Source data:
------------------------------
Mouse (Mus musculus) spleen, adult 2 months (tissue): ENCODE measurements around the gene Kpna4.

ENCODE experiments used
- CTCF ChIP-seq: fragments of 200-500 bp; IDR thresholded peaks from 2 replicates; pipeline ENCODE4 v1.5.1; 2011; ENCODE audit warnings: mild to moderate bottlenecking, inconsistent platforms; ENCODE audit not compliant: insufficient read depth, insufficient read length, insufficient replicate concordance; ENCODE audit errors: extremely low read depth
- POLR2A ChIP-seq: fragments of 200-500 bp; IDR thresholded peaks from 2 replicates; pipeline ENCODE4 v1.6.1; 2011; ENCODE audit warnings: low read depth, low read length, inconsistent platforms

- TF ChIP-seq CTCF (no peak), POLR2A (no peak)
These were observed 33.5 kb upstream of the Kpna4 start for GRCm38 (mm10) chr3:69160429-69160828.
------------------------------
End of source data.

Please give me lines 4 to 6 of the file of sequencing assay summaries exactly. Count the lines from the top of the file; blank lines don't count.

- POLR2A ChIP-seq: fragments of 200-500 bp; IDR thresholded peaks from 2 replicates; pipeline ENCODE4 v1.6.1; 2011; ENCODE audit warnings: low read depth, low read length, inconsistent platforms

- TF ChIP-seq CTCF (no peak), POLR2A (no peak)
These were observed 33.5 kb upstream of the Kpna4 start for GRCm38 (mm10) chr3:69160429-69160828.